Editor's Note: JP Nikota takes a crack at developing a tool to determine how much pressure each team's defensive corps faces. Pretty neat stuff.
There has been a lot of debate recently about the difficulties of measuring defensive capabilities using statistics, as many statistics rely on goal scoring as a unit of measurement. Although some stats, such as Corsi or Fenwick numbers use shot attempts to measure the flow of the game, rather than a team's ability to score, they still are essentially offence-driven numbers created for the purposes of measuring a goalie's workload.
Zone Hit Ratio (ZHR) is my own attempt to focus entirely on the defensive side of a team's game in the hopes of isolating some of the fine checking work done by many low-scoring defensemen such as Mike Komisarek or Luke Schenn.
What I have done is to break down every hit in every game by zone - defensive, neutral, or offensive - to see where a team does most of its dirty work. (Yes, that's right, I'm crazy. Download the Google Docs version yourself if you're curious.) To come up with the number, I added the number of hits administered by a team in its own zone to the number of hits they receive in their own zone; this number is divided by the sum of the number of hits administered in the offensive zone and the number of hits received in the offensive zone. The formula:
(Team Defensive Zone Hits + Opposition Offensive Zone Hits)
________________________________________________ = ZHR
(Team Offensive Zone Hits + Opposition Defensive Zone Hits)
If a team has a high ZHR, that means that their defensemen are probably under a lot more pressure than a team that has a lower ZHR. A lower ZHR suggests that more challenges for the puck take place in the offensive zone than in the defensive zone. Note that I have entirely excluded neutral zone hits in this equation.
This means that if a team has a ZHR of less than 1, they hit more often in the offensive zone than in the defensive zone. If the number is greater than 1, the team delivers more of its hits in its own end than in their opponents'.
Incidentally, the league average ZHR is 1.008, and therefore, any team with a ZHR under that number does more hitting than most in the offensive zone. If a team is over 1.008, they challenge for pucks more often than most in the defensive zone.
At this point, I need to stress that ZHR is, at best, a complimentary statistic to evaluating defensive workload. Complimentary, that is, not just to actually watching a team, but also to other stats that exist already. Furthermore, ZHR does not in any way measure defensive capabilities, and assumes that all hits are made with equal effectiveness, which of course is not the case. It is merely a game-flow indicator that uses hitting as a way of tracking puck contestations. That is, since only the puck carrier (or a very recent puck carrier) can be hit, ZHR is a useful way of keeping track of how often a team has to challenge for the puck in its own zone or in its opponents' respective zones.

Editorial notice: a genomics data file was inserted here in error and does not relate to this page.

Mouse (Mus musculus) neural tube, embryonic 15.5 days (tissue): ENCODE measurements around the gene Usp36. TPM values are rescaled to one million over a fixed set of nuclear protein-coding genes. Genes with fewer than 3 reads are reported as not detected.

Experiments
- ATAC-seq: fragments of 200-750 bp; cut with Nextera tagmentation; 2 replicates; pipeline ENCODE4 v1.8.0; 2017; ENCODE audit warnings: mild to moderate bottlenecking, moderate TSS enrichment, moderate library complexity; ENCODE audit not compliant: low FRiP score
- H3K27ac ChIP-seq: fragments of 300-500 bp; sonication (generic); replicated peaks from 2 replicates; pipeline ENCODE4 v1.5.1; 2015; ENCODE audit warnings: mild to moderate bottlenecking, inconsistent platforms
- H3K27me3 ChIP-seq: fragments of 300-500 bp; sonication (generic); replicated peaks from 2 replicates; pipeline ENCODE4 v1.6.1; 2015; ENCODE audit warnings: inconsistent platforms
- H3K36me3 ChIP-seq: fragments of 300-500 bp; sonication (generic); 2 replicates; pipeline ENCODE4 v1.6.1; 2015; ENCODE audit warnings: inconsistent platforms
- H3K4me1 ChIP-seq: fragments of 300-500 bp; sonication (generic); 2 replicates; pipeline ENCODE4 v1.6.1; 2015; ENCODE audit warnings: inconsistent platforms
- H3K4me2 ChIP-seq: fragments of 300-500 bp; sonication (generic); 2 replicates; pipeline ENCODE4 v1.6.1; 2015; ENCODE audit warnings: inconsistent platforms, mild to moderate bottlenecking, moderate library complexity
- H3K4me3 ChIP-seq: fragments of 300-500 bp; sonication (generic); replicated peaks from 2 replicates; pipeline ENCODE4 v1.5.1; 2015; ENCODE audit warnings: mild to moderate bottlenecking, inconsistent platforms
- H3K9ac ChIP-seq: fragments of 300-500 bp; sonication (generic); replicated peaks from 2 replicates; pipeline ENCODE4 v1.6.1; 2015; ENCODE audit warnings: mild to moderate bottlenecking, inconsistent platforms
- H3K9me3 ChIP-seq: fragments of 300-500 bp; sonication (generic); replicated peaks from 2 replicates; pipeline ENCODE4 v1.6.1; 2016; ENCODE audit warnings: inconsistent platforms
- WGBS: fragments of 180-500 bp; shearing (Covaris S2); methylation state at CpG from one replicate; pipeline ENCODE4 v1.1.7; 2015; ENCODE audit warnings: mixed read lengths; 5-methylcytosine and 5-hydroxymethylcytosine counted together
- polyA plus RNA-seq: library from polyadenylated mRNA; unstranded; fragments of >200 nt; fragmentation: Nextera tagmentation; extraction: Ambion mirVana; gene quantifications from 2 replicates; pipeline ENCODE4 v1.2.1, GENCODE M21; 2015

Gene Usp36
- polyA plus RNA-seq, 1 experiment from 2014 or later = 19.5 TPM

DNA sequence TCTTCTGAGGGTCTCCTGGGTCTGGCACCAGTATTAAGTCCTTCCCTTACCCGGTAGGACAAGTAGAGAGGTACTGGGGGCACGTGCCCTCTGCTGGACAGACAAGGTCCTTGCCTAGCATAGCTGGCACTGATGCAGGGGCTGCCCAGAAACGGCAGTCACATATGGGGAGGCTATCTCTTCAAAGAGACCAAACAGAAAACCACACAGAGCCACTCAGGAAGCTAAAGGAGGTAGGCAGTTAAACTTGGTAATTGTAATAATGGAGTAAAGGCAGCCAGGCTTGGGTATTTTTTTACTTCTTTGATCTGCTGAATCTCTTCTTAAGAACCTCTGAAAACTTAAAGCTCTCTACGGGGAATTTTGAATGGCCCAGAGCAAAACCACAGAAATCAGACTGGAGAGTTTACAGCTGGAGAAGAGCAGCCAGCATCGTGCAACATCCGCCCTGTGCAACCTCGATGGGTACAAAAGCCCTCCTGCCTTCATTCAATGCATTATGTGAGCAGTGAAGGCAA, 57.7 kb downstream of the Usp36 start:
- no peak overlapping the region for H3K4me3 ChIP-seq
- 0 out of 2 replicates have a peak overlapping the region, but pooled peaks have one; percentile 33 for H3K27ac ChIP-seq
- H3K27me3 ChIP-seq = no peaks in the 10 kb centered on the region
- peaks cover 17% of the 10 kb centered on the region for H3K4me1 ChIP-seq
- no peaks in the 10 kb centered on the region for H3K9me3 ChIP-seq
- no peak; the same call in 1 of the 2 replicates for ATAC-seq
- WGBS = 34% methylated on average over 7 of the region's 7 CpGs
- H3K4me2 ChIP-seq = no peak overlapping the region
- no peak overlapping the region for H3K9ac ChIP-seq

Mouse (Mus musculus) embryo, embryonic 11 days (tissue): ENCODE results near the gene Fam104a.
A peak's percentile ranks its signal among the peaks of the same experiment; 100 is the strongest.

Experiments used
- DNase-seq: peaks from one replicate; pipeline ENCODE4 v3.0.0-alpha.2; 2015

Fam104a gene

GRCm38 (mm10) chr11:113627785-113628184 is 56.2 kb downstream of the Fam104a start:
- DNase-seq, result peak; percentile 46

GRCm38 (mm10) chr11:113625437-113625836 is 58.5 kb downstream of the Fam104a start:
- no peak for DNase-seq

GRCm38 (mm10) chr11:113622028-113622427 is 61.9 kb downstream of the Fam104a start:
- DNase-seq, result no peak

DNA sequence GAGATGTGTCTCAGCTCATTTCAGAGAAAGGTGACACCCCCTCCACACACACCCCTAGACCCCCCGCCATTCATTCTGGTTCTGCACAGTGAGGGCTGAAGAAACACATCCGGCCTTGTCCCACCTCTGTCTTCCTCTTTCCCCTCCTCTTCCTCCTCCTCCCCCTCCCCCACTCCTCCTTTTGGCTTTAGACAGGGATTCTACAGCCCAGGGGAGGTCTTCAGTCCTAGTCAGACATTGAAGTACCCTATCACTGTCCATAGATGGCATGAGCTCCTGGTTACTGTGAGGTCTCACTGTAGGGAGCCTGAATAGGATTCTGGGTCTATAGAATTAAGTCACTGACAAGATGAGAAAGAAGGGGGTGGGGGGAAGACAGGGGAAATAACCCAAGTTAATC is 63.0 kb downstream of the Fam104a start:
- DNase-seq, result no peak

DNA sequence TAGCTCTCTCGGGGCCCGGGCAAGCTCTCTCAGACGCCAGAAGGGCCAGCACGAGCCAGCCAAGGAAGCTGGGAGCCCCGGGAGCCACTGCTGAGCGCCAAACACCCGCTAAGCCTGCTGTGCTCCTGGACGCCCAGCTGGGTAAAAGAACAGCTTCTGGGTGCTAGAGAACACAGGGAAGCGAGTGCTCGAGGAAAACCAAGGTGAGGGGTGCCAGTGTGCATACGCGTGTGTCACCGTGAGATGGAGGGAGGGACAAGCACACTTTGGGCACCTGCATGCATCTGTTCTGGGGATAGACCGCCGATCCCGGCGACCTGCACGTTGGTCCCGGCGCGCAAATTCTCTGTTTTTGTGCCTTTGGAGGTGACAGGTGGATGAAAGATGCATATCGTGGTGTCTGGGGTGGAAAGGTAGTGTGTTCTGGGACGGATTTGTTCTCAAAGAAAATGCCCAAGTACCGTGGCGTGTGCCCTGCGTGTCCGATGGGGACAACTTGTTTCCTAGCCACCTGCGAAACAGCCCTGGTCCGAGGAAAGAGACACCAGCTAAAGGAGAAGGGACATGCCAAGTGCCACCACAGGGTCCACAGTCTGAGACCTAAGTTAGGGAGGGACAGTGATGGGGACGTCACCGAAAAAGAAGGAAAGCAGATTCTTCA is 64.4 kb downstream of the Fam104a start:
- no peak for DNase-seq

Another aspect of this statistic to consider is that different strategic systems commonly used by teams to score, such as dump-and-chase, puck-cycling, or scoring off the rush, may affect ZHR numbers more than the players within the systems. For example, a team that scores more goals off the rush might rely more heavily on its defensemen to maintain or recover puck possession than a team that often employs the dump-and-chase system.
Coupling the ZHR number with the team's goals-against average gives us an interesting perspective. If a team with a high goals-against average has a low ZHR number, this suggests that the team's defense is relatively porous, compared to a team with the same goals against average, but a higher ZHR. Of course, maybe the team plays in front of Vesa Toskala, in which case, your boat is sunk anyway, but that's a whole post unto itself. The point is, by combining ZHR with other goal-scoring/prevention based numbers, it's possible to begin assessing defensive capabilities, but I'm not going to do that here.
It is important to note that some of these teams' ZHR numbers will change relatively drastically as the season advances, since we are dealing with a small sample size. I have studied every game played up to and including the games on the night of October 26th. The average ZHR number will likely stay roughly the same, since it is the result of studying 239 team games. Individual team numbers, however, may very well fluctuate, since most teams have only played eight games at this point in the season. In short, the sample size is too small to draw too many conclusions.
A few observations on the data:
The standard deviation for all teams' ZHR is 0.142, which means that most teams are within two standard deviations of the average.
Nashville has a very high ZHR, while Pittsburgh's is quite low. That said, both teams are still not much more than two standard deviations from the mean. Also, since we're dealing with small sample sizes at the team level, these numbers could still regress towards the mean.
As you can see, the Leafs actually hit slightly more often in the offensive zone, which suggests that the Leafs' defense may not be under as much pressure as the average team's on a night-to-night basis. It also means that despite having a very small forward corps, the forwards are carrying their weight with regards to hitting.
Montréal's defense, on the other hand, does a LOT of hitting for their team. In terms of hitting, having runty forwards does affect the workload of their defensemen. Interesting to note that so far, they've had the same amount of success as the Leafs in terms of W's and L's.
Note that all information on hits is from www.nhl.com. Also, many thanks and stick taps to my girlfriend and fellow PPPer Miss Fox, who helped me sort out standard deviation.